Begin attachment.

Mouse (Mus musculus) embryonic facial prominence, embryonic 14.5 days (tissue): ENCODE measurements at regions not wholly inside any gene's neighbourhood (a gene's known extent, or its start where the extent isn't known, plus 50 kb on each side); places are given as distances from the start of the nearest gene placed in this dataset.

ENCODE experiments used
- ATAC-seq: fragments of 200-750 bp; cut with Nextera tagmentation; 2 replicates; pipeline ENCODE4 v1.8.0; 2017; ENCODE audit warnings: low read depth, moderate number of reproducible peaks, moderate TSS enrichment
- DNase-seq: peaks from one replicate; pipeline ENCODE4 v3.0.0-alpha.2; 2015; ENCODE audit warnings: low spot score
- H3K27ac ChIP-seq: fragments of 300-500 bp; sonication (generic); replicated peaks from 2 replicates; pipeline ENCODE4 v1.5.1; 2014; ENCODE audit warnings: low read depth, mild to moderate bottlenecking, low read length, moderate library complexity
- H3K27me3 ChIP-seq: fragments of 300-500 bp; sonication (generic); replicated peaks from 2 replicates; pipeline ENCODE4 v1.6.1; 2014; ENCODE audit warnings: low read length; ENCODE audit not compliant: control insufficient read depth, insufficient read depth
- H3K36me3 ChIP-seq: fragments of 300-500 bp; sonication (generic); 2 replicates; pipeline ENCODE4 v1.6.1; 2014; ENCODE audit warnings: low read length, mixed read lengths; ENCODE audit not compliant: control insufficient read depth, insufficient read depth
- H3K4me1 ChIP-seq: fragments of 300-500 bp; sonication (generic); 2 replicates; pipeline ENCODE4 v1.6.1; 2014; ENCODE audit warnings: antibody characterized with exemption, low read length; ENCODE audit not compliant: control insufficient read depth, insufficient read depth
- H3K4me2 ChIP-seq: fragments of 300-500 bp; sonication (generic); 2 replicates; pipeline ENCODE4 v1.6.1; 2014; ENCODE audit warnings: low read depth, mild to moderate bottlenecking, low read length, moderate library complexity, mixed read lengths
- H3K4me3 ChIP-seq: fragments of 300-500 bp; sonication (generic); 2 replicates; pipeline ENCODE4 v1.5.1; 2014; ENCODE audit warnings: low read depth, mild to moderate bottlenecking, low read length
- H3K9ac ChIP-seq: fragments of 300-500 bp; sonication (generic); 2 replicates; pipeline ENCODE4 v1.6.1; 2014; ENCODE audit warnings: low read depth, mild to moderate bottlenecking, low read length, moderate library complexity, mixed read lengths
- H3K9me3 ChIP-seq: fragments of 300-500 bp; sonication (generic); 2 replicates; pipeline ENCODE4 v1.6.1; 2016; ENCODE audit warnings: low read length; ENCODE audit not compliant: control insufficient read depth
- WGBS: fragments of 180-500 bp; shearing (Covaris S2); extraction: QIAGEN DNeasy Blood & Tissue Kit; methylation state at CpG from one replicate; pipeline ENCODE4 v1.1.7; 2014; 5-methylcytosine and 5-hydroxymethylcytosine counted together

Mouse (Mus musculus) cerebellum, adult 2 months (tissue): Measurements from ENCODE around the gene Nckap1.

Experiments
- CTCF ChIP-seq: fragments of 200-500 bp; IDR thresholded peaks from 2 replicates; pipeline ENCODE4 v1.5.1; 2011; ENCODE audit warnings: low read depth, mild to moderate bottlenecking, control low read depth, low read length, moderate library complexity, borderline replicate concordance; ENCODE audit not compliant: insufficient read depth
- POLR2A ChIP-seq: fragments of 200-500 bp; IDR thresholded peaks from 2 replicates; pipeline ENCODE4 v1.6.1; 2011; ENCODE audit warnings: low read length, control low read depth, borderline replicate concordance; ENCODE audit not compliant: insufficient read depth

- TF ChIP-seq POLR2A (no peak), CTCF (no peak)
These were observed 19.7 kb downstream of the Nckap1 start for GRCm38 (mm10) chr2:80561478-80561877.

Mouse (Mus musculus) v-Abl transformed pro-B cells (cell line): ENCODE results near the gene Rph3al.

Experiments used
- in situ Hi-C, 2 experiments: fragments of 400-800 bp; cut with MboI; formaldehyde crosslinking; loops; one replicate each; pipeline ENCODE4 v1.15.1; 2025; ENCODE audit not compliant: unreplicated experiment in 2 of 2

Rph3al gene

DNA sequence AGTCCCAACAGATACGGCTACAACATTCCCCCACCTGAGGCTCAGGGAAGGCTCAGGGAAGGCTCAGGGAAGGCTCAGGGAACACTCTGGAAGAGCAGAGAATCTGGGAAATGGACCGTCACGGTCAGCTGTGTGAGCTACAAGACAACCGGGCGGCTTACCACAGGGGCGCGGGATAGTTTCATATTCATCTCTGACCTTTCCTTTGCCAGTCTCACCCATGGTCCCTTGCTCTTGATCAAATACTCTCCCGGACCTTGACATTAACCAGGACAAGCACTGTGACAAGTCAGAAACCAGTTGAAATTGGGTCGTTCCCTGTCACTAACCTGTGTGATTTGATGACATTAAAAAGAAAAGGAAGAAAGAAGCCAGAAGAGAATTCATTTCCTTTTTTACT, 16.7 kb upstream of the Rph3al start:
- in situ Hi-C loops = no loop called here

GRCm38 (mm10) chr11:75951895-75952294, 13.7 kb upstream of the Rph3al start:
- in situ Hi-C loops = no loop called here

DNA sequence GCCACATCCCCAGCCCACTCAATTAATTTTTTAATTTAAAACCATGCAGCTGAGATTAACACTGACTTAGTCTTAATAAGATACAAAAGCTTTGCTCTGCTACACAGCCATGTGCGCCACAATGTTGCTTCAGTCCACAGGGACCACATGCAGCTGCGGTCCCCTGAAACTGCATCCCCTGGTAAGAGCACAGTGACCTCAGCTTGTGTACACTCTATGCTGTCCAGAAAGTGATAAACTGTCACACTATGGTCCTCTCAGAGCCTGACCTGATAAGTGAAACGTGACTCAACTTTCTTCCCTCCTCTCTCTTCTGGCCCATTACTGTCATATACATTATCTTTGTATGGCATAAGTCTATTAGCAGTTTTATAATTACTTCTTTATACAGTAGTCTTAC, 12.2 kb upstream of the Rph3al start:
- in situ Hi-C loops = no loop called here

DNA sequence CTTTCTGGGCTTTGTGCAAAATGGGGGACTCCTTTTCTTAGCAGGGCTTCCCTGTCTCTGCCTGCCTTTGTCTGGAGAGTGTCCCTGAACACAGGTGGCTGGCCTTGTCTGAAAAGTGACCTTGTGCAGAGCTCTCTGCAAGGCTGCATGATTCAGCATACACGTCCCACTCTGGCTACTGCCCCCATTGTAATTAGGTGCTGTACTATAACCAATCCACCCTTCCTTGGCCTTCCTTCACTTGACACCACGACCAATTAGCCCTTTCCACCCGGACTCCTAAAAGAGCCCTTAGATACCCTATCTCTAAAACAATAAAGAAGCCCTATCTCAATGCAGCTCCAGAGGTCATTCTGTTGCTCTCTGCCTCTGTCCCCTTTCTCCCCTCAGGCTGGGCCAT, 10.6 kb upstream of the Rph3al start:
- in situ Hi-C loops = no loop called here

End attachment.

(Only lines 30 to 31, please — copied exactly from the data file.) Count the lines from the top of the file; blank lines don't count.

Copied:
DNA sequence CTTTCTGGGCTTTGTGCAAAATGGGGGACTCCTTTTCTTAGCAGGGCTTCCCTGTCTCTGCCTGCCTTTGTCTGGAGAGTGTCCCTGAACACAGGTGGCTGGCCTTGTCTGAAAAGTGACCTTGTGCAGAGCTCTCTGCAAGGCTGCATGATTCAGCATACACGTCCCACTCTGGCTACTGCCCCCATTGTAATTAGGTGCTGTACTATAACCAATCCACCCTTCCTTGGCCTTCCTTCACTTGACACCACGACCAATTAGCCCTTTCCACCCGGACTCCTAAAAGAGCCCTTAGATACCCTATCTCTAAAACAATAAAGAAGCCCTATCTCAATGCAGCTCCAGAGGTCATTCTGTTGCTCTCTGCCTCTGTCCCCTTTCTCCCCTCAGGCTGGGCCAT, 10.6 kb upstream of the Rph3al start:
- in situ Hi-C loops = no loop called here